Robert Charles Friese

April 29, 1943 ~ May 13, 2021 (age 78)

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Robert Charles Friese, known to friends and family as “Bob”, passed away on Thursday, May 13th at his home in Sonoma, CA. Bob will be remembered for his unconditional warmth, his limitless generosity, his extraordinary intellect, and his uproarious sense of humor.

            Bob was born on April 29th, 1943 in Chicago, IL to Earl and Laura Friese, respectively a lawyer and a music teacher. The family lived on the South side of Chicago and spent most weekends in nearby McHenry, IL at their home on the Fox River, where Bob developed a fondness for nature that would become a hallmark of his character.

Bob attended the Chicago Latin School, where he placed at the top of his class academically while competing on the basketball, bowling, and football teams. Whereas Bob’s prowess in basketball and bowling cannot be called into question - later in life he would bowl a 299 and turn down an offer from the Professional Bowling Association of Switzerland - he often confessed that his success in football was largely contingent on playing end opposite a future NFL player, who drew a disproportionate amount of defensive attention.

After an achievement-studded high school career, Bob enrolled at Stanford University in 1960. At Stanford, Bob quickly established himself as a leader. He was elected president of his freshman class and, later, president of the local chapter of the Kappa Alpha fraternity. In these roles, Bob began what would become a legacy of leadership for progressive change: during Bob’s tenure as KA president, he led a successful effort to remove restrictive language from the fraternity’s bylaws that required new members be White and Christian to be eligible for admission.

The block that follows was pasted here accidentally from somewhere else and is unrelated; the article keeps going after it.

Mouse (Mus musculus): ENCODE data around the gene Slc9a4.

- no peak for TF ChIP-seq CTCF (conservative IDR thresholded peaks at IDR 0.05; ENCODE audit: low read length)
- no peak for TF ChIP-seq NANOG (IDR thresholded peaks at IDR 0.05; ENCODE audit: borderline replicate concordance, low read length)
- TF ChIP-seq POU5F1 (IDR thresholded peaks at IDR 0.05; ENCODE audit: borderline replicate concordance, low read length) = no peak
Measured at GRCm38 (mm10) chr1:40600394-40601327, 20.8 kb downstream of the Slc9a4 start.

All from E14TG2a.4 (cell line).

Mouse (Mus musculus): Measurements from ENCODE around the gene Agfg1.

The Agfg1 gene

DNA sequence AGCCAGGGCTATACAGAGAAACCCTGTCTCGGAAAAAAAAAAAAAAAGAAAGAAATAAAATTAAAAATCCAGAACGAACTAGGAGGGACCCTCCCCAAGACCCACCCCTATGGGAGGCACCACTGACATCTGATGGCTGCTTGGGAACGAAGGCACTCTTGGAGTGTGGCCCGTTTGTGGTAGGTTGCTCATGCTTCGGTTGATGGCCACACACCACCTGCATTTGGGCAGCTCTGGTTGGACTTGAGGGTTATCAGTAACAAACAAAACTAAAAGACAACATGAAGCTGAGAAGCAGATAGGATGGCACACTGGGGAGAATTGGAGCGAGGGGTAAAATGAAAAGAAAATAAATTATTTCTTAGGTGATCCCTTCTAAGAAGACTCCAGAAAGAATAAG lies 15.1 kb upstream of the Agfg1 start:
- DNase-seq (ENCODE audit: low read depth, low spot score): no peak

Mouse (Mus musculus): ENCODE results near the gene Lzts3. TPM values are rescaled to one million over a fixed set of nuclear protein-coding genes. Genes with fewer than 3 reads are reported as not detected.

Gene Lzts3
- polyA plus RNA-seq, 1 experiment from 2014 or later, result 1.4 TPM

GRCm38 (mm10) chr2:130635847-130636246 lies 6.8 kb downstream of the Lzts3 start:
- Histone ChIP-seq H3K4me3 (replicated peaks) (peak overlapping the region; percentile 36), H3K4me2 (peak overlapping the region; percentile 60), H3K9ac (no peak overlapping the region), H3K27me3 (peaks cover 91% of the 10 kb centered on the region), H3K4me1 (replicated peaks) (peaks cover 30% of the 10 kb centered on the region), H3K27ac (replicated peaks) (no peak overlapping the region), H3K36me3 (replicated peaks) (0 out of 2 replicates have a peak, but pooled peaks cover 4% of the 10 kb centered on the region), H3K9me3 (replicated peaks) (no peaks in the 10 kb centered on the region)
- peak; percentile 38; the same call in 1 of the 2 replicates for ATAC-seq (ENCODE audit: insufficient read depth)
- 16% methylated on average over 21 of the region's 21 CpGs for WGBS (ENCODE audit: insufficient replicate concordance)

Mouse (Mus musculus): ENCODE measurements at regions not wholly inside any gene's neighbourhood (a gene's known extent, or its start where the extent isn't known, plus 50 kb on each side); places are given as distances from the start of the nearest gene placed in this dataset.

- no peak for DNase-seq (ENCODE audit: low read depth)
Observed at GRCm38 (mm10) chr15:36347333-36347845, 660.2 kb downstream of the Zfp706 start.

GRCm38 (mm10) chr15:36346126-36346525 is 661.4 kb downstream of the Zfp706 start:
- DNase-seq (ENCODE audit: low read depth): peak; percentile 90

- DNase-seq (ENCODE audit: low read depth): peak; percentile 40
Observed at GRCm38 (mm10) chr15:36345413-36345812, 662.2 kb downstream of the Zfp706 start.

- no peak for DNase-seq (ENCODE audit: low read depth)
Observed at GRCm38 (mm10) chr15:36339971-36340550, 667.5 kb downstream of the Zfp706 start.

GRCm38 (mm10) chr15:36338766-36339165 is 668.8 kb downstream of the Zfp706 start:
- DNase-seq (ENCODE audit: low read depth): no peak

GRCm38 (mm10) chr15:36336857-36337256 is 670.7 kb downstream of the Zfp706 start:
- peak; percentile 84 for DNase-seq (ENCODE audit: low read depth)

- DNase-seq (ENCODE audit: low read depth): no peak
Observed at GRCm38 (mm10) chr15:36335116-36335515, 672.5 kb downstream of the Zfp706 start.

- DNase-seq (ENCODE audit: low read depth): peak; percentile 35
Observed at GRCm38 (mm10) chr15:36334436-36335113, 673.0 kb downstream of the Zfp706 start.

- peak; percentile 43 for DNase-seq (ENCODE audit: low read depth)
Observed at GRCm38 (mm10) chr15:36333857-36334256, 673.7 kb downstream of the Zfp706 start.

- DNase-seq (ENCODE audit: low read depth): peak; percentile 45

An International Relations major, Bob was quickly bitten by the travel bug and moved to Geneva, Switzerland upon graduating from Stanford. His experience abroad began a lifelong love affair with Europe, its cultures, and its peoples, with language playing a particularly influential role therein. Gifted with an innate ability to imitate accents and sounds, Bob frequently fooled Swiss, French, and German residents into thinking he too was a local, even daring to successfully “BS” his way across the Berlin Wall and back multiple times. By the time Bob left Europe in 1966, he was fluent in French and German.

Upon returning to the United States, Bob enrolled at the Northwestern School of Law in Evanston, IL in 1967, which launched an illustrious career in litigation that would span more than 50 years. Graduating from Northwestern in 1970, Bob chose to move to San Francisco, a decision that would bind him happily to the West Coast for the rest of his life.

Upon settling in San Francisco, Bob took up a job as an attorney with the Securities and Exchange Commission, showcasing his legal prowess in multiple high-profile case wins and establishing securities law as his primary area of expertise. Four years into his law career he started his own practice, co-founding Shartsis Friese LLP with close friend Art Shartsis in 1975. Over the next 45 years, Bob and Art would build Shartsis Friese into one of the premier midsize law firms in the United States.